2. Idler Lean: Use Vince’s Idler Lean Adjustment method to verify/correct the yokes so that the idler is straight up/down at full draw and the string tracks straight off of it … not like |\ or /| … BEFORE beginning any tuning method. “Yoke Tuning” to correct an existing problem is like putting a Band-Aid on the problem, which is bunk IMHO.
3. BEFORE starting any tuning method, adjust the launcher so that the arrow is supported at the berger hole and set the nock height/D-Loop slightly above perpendicular as measured with a bow square, 1/8″ to 3/16″ is usually enough for ICS shafts, sometimes a bit higher for fatshafts. By being slightly high any rest contact issues can be eliminated … the nock height is the first thing to correct once the tuning process starts.
4. Eliminate any nock pinch BEFORE attempts at tuning. As the bow is drawn, the string angle becomes greater and the nock points close up on the nock, torqueing the shaft on the launcher, sometimes enough to lift the shaft up and off the launcher. Nock pinch is a major reason so many can’t shoot a Spring Steel/Lizard-Tongue launcher. If you have less than about a 1/16″ gap under the nock when at brace, you almost certainly have nock pinch at full draw.
5. Properly spined shafts will make the tuning process much easier. Weak spined shafts magnify any deficiencies in bow setup or shooter form, and in general are very unforgiving, especially with broadheads. It is possible to get weak spined shafts to shoot accurately, but form must be exceptionally consistent. For hunting, weak spined shafts do not penetrate as well as properly spined or slightly stiff shafts … the difference of trying to push a noodle or a straw through Jello.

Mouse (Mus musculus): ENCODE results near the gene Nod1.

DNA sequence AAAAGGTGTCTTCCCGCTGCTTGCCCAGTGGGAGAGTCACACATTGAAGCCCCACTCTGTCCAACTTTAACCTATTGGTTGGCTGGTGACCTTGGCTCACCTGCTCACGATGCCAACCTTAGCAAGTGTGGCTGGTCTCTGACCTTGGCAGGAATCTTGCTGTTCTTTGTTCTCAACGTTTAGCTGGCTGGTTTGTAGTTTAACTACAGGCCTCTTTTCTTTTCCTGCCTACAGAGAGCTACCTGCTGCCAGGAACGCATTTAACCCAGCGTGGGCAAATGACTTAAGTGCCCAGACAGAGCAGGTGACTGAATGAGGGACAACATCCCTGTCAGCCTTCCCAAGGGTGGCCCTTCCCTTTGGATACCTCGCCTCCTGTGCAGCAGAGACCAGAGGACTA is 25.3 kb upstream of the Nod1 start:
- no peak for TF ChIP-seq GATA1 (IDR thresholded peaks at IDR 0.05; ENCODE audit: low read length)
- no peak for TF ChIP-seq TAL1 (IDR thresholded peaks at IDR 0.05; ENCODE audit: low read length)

6. Check for fletch contact using spray foot powder. While I don’t usually do this BEFORE beginning any tuning, I do it immediately if there is any persistent tear that doesn’t respond to centershot or nock height adjustments.
If the bow is properly setup it should shoot with consistency and respond to changes in centershot and nock height. If it does not, then shooter form is interfering with the bow’s performance. The two most common interferences are bow hand torque and string torque caused by too much string/fletch contact on the face.
Bow Hand Positioning: http://arrowtrademagazine.com/articles/jan_08/Jan2008-WiseOnBowHandBasics.pdf
Proper Anchor: http://www.dudleyarchery.info/index.php?option=com_phocadownload&view=category&download=58:anchorage&id=1:article&Itemid=56
Easton’s Arrow Tuning and Maintenance Guide is the ‘Bible’, although the Broadhead Tuning advice pertains to finger shooters and not that helpful for release aid shooters.
To make the most out of any tuning method takes some understanding of what is happening when changes are made. When you make a change to see what will happen, that is Tinkering; when you make a change and know what will happen, that’s an Adjustment.Hunting ... just knowing they are out there, makes me live another day. ~ GJArcher
To make the most out of any tuning method takes some understanding of what is happening when changes are made. When you make a change to see what will happen, that is Tinkering; when you make a change and know what will happen, that’s an Adjustment.
pefect quote. Stealing it.Guess I hit a nerve. Certainly didn’t intend to do so. Just someone fairly ignorant on tuning seeking advice that’s trying to get BHs and FPs to hit in the same spot.Huh? What?
Vince was responding to nickelwhat?
I was agreeing and expanding on Vince’s post…providing a ‘laundry list’ for the OP to run through before attempting to tune.
Whose post is this anyway? … I’m getting confused.Hunting ... just knowing they are out there, makes me live another day. ~ GJArcherThanks guys. I’ve learned a lot from your previous posts. Got a bit defensive because I was the one that used the word “tinkering” and being as new as I am that’s what I’m doing. Having trouble removing all the variables (lean, rest, etc.) so that my input would yield expected gains.
Joined: 8/16/2013Try a different rest, had the same problem switched rest and got perfect bullet holes.